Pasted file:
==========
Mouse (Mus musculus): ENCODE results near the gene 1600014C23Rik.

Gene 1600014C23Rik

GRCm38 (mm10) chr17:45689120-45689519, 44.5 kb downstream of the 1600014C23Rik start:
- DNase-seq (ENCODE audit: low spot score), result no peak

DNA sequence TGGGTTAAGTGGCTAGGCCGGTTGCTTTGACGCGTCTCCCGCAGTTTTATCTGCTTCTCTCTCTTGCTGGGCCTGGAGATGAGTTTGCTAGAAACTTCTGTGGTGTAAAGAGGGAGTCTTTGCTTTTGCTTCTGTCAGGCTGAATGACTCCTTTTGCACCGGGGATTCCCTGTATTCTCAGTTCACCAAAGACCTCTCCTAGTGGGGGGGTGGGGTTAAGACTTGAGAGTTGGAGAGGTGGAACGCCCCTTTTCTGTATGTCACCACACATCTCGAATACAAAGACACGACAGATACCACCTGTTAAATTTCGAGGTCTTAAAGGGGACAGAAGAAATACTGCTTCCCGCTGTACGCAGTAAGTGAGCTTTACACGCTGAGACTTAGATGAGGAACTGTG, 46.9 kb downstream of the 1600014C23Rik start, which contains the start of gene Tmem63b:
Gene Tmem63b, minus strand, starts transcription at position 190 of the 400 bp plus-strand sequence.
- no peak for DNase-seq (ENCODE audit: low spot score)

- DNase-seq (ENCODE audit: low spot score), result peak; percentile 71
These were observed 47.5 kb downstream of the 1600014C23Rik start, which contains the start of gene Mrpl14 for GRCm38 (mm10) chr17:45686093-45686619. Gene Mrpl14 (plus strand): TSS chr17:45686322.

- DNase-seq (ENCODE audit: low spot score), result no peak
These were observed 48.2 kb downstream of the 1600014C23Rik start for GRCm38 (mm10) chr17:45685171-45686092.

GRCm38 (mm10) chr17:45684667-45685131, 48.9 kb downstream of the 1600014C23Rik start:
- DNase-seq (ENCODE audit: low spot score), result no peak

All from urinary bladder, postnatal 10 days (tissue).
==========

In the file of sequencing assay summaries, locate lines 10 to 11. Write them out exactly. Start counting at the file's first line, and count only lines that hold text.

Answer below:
- DNase-seq (ENCODE audit: low spot score), result no peak
These were observed 48.2 kb downstream of the 1600014C23Rik start for GRCm38 (mm10) chr17:45685171-45686092.